8. #18
    Paleo Man's Avatar
    Paleo Man is offline Senior Member
    Join Date
    Jul 2010
    Posts
    200
    Quote Originally Posted by Katie82 View Post
    Paleo Man, I'm curious what you think is the appropriate diet to heal leaky gut? I've read Elaine Gottschall's book and the Specific Carbohydrate Diet is pretty much primal + certain legumes (which I don't understand since they are all starch and fiber which I thought was irritating to the gut). She says you have to adhere to the diet 100% or else you're wasting your time basically. Now, I'd rather just do Paleo because I don't believe in eating dairy or legumes anyway, but how important do you think it is to never "cheat" when you are trying to heal intestinal damage?
    I'm trying to convince my mom to get on board w/ this because I already am (w/ occasional slip-ups) and I really want to help her. She would probably be more open to doing it if the diet wasn't quite so strict and if she thought she would be healed in 1-2 years or something.

    EDIT: I just read in the autoimmune thread that you say 100% compliance is necessary. but that's about GFCF diets. Are people really healing themselves and still eating other grains, and legumes, etc? Is the gluten and casein really the only thing that matters for autoimmune sufferers?
    Paul McNeil and others in a study at the Medical College of Georgia found tested wheat germ agglutinin (WGA) and bean lectin and others, and found that WGA and the legume lectin tested "potently" inhibited repair of the gut. I tried to post the link, but it is not working tonight. Fascinating experiment.

    I'd tend to favor a Paleo type diet free of inflammatory foods and free of foods that tend to provoke allergies and especially intolerances. I had GI problems for years before adopting a Paleo type diet and my gut has felt great, perfect, for some years on a Paleo protocol now. Pretty much the Cordain protocol.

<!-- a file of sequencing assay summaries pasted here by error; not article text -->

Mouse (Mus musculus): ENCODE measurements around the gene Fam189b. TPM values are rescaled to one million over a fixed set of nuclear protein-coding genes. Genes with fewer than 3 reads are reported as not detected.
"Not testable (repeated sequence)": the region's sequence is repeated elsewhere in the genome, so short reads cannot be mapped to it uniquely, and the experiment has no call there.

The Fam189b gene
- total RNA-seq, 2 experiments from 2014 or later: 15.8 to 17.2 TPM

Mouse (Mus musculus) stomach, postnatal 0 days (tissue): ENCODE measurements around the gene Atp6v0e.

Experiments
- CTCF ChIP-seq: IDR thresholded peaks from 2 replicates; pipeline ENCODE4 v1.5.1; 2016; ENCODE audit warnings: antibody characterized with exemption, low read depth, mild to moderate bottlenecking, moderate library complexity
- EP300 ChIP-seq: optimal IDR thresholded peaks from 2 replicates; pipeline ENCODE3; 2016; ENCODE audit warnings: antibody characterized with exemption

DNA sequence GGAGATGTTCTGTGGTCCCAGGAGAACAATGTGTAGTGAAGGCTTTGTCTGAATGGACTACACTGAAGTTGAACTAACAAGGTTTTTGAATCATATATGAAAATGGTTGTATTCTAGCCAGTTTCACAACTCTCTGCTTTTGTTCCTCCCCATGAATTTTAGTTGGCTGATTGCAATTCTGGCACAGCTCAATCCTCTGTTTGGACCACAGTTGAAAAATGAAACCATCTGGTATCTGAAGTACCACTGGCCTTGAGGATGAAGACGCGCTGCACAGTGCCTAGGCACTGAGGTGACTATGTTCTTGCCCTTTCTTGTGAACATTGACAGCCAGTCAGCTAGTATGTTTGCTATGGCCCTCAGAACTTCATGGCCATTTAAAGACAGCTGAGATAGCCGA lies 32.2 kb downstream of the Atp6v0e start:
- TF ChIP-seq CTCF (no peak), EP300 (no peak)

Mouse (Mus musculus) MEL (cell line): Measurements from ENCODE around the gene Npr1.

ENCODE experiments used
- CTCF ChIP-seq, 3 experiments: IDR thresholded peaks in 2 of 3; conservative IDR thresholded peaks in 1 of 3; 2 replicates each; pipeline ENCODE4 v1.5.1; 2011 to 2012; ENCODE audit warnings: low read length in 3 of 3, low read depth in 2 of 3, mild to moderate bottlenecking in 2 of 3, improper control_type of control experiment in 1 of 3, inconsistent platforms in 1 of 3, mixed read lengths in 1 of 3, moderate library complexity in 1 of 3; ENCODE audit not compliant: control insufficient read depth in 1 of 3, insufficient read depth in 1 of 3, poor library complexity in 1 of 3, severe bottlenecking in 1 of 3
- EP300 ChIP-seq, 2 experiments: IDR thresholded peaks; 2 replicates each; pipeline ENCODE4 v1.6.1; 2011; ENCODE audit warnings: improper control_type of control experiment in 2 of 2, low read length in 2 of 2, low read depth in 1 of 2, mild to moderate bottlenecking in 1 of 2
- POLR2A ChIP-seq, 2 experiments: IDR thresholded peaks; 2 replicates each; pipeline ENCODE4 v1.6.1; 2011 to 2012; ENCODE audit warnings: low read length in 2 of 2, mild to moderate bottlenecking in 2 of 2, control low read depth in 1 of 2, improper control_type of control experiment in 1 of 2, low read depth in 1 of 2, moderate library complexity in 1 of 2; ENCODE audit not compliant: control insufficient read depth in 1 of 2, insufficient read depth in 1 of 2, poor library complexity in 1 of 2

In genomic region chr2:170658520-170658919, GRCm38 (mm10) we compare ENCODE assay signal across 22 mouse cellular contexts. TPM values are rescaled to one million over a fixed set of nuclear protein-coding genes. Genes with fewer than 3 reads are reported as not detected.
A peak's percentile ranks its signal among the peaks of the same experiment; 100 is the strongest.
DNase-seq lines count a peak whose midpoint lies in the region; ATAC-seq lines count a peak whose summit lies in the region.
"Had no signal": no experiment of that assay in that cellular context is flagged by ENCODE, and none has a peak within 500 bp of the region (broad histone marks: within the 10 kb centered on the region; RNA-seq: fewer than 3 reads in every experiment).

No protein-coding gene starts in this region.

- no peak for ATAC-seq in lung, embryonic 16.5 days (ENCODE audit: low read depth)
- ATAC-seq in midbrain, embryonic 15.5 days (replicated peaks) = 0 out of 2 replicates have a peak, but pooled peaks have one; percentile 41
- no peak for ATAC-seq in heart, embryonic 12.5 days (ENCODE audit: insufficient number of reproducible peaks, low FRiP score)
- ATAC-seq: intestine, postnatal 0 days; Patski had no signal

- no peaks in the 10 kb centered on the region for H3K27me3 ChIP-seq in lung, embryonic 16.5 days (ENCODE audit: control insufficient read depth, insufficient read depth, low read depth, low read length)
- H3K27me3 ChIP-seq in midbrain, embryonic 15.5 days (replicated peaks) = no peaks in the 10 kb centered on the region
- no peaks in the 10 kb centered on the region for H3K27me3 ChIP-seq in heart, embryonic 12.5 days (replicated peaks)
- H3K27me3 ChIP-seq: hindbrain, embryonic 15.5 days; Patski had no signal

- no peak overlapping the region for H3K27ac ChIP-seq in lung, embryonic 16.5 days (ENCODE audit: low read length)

Probiotics seem to help some, including the excellent VSL#3 that has been the subject of a lot of controlled studies and is recommended by quite a few gastroenterologists and other knowledgeable physicians. (VSL3.com). Some recommend Lactobacillus reuteri. Omega 3 is always on the supplement list, and magnesium, and usually B-12, and of course D.

    The main things I am aware of are avoiding more damage, and avoiding lectins such as WGA and legume lectins that inhibit healing, and letting things heal.

    I'm not aware of rice causing any particular damage or inhibiting healing, though it has a high glycemic index. While a GF/CF diet has been the base diet for all successful autoimmune remissions that I know about, it is often not enough and other trigger foods may need to be limited. The foods in question seem to vary with the individual. Chris Reading, MD, in his book on diet and autoimmune, "Trace Your Genes", has schedules of foods that he has found should be tested for elimination with various autoimmune disorders. The MS Recovery Diet book has suggestions also. Essentially, though, everything tends to point toward a fairly pure Paleo diet. There is still a lot to learn in this area. You might want to read Roger MacDougall's incredible story for his recommendations:

    http://www.direct-ms.org/rogermcdougall.html

  9. #19
    Katie82's Avatar
    Katie82 is offline Senior Member
    Join Date
    May 2010
    Location
    New England
    Posts
    478
    Thanks Paleo Man and hazyjane! I will try to convince my mom to do a true elimination diet, not just a GFCF diet and then start adding foods back in one at a time (except gluten and dairy) so she can truly see what effects her. I've read Roger MacDougall's story before and it was really incredible. One of my aunts died of complications from MS a few years ago and every woman in my family deals with other autoimmune issues so I personally am looking for the perfect diet for myself and my little girls so maybe I can prevent them from going down the same road.
    The info out there on autoimmune disorders is so confusing and contradictory sometimes that it's hard to sort it all out so anything I can learn is really helpful!

Page 2 of 2 FirstFirst 12

Tags for this Thread

Posting Permissions

  • You may not post new threads
  • You may not post replies
  • You may not post attachments
  • You may not edit your posts
  •